California Policy Manager, Surfrider Foundation

 

As part of the plant’s decommissioning, officials need to determine the best location to store the San Onofre Nuclear Generation Station’s nuclear waste, which is now being stored onsite. Where to move it, though, is more complex than it seems. Photo: Wikimedia Commons

The recently deactivated San Onofre Nuclear Generating Station (SONGS) is back in the news lately as a plan to shift the remaining radioactive waste into dry cask storage systems moves forward. Critics are concerned that the onsite storage keeps the waste too close to the shoreline and two nearby fault lines.

Other publications have highlighted the issue due to feared impacts on the famed waves around San Onofre (including world-class break Trestles) – no one likes to think about radioactive waste in the surf zone. Like much coastal industrial development, locating nuclear power plants along California’s coast wasn’t the most forward-thinking move. Lacking the ability to retroactively solve the problem by preventing it, we can nonetheless look at the current reality to press for the best of our limited options.

The Surfrider Foundation is opposed to permanent or long-term storage of radioactive waste at the San Onofre site due to its proximity to the coastline, geological instability, and location within a densely populated area – nearly 8 million people reside in the vicinity, and it is directly adjacent to one of the United States’ busiest highways.  We are actively engaged in advocating to remove the waste as quickly as possible.

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But simply hauling the radioactive waste to another location isn’t so easy.

First, there is currently a backlog of spent waste in the United States. At SONGS, waste is slated to be stored on site until 2049, at which point the site operator, Southern California Edison (SCE) would transfer the material to the Federal Nuclear Regulatory Commission, (NRC) for offsite relocation if an approved location exists by then. No such facility currently exists.

Given the lack of options, in October 2015, the California Coastal Commission approved an application by SCE to construct an independent spent fuel storage installation (ISFSI) onsite at SONGS. The purpose of the ISFSI is to safely store spent nuclear fuel assemblies until the federal NRC approves transfer to a created, permitted long-term offsite nuclear waste storage facility. (For more on this, see the detailed explanation given on the ActCoastal blog.)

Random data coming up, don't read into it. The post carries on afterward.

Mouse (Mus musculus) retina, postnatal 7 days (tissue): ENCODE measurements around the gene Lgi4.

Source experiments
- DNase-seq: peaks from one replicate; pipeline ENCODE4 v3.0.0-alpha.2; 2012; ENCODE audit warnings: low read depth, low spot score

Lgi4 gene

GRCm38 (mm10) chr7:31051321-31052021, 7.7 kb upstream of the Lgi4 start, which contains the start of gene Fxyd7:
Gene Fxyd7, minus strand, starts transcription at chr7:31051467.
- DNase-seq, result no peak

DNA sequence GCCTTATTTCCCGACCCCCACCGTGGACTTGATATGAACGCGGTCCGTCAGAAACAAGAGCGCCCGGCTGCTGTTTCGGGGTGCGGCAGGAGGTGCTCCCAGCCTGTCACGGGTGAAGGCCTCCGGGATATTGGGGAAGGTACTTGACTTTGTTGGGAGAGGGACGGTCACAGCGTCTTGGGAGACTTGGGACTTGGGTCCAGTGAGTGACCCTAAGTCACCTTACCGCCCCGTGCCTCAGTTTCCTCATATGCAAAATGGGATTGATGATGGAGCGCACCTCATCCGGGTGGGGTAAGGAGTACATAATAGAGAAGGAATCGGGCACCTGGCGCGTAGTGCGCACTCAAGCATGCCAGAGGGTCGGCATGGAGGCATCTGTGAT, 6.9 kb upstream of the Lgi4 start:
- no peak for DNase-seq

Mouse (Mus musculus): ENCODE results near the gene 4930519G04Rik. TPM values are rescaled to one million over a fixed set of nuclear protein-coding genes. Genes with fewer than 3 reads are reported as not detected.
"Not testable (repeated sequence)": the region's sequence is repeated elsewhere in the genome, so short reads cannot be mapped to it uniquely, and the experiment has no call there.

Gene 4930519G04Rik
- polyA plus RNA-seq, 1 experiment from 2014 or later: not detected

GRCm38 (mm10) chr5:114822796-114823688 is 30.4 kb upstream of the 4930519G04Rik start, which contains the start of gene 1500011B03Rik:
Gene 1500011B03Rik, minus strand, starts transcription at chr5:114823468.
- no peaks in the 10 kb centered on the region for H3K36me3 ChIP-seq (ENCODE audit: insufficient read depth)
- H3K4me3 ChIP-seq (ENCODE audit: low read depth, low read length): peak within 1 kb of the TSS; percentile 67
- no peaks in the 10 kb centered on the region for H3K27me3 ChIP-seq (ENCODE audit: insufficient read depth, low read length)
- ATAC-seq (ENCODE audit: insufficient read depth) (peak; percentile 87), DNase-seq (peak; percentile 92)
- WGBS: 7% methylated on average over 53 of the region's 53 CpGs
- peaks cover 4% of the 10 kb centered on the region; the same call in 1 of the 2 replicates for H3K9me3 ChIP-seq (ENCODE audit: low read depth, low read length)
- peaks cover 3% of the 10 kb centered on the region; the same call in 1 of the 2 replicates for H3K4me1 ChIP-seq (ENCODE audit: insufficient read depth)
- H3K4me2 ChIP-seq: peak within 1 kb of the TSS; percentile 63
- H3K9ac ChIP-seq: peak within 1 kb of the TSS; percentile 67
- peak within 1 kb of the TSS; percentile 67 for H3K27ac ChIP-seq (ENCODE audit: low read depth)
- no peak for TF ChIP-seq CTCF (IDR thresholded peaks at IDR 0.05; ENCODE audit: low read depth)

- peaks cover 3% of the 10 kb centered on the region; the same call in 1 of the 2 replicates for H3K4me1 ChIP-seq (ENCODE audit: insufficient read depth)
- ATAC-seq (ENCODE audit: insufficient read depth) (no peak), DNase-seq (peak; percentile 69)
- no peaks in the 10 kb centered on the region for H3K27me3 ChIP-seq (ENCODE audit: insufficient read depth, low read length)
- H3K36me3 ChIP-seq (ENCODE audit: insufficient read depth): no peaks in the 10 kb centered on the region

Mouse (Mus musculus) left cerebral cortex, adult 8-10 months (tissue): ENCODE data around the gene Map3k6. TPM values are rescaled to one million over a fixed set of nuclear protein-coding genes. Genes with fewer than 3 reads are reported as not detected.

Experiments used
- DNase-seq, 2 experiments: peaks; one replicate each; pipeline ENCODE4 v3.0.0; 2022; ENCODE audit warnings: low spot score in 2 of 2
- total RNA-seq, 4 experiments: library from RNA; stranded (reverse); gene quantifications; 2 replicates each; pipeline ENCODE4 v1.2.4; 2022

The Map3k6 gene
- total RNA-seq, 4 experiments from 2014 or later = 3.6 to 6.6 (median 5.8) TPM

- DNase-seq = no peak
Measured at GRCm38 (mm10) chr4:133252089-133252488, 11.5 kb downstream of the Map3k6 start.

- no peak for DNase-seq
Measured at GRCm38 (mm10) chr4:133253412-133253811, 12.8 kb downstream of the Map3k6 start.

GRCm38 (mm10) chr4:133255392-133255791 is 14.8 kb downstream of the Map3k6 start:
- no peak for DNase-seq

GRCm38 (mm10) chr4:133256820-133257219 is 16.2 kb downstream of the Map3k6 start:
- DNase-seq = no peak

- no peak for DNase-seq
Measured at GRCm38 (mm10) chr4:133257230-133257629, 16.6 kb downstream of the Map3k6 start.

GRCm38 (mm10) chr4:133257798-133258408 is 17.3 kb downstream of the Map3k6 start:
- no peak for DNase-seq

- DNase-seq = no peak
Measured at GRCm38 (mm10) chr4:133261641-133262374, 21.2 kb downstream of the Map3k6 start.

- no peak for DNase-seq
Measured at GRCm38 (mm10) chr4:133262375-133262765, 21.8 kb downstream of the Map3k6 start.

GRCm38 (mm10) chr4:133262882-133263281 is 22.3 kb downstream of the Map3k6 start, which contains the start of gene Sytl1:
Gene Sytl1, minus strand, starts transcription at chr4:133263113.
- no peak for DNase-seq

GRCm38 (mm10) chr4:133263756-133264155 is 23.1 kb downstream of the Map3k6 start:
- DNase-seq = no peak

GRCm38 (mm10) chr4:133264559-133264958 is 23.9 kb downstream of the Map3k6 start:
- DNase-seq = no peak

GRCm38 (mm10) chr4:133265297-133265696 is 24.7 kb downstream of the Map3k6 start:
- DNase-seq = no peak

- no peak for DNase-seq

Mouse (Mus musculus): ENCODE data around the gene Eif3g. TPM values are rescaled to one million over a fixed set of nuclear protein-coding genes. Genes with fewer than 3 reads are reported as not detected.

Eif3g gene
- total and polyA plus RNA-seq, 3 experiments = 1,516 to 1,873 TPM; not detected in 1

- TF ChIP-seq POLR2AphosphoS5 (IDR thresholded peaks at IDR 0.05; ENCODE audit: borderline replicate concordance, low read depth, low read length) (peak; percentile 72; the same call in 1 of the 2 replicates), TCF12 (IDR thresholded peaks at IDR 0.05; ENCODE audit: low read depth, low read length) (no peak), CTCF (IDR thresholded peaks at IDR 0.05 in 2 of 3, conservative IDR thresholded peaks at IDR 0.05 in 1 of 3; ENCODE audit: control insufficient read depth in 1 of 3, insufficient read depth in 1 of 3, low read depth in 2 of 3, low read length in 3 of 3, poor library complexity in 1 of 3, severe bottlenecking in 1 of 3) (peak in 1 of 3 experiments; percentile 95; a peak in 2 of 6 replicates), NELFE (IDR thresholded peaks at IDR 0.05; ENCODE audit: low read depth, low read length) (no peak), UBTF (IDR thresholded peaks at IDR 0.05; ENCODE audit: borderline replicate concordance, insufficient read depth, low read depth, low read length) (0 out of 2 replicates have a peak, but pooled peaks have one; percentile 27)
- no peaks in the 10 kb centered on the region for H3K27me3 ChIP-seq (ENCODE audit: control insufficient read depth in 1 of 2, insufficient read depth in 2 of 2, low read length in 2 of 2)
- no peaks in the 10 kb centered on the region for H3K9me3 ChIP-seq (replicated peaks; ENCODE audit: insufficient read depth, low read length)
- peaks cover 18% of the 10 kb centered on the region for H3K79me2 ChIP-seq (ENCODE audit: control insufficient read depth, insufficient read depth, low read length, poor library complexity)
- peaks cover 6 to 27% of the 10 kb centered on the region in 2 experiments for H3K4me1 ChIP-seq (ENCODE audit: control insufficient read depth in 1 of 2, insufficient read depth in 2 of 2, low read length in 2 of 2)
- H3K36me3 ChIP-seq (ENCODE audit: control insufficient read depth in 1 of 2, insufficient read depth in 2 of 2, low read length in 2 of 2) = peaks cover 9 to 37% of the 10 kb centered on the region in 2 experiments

Dry Cask Storage System under construction at SONGS Photo: Surfrider

The Coastal Commission’s approval is being challenged in court by those who would like to see the waste removed from San Onofre more quickly and is scheduled to be heard by the San Diego Superior Court on April 14.

If the court overturns the Coastal Commission’s approval, the spent fuel will remain in the cooling pools, where it would be less safe than in dry cask storage, since the pool storage depends on an active cooling system that is more at risk in an earthquake than the dry storage, which has a passive air-cooling system. Independent scientific organizations such as the Union of Concerned Scientists support this assessment.

We are focused on facilitating the identification and permitting of safe, effective, long-term solutions for storing the radioactive waste.  Currently, we participate in the SONGS Community Engagement Panel’s quarterly meetings to closely monitor progress and potential solutions. (Click here to view a recording of the latest meeting.)

Another factor in how removal progresses depends on a bill authored by Representative Darrell Issa (R-Vista). Known as the “Interim Consolidated Storage Act of 2017,” the legislation would allow Consolidated Interim Storage sites to be permitted and constructed. If H.R. 474 passes, waste could be removed from San Onofre in as few as five years. (Read more about the bill here.)

Surfrider staff members have also toured the SONGS facility, met with SCE staff to discuss the decommissioning process and have submitted comments regarding the scope of Environmental Impact Report (EIR) for decommissioning.

Moving forward, we will continue to make our voices heard to move the nuclear material away from the bluffs of San Onofre as soon as feasibly possible. There is no question that there are better and safer locations for this material than along the densely populated coastline of earthquake-riddled southern California.

Here’s what you can do:



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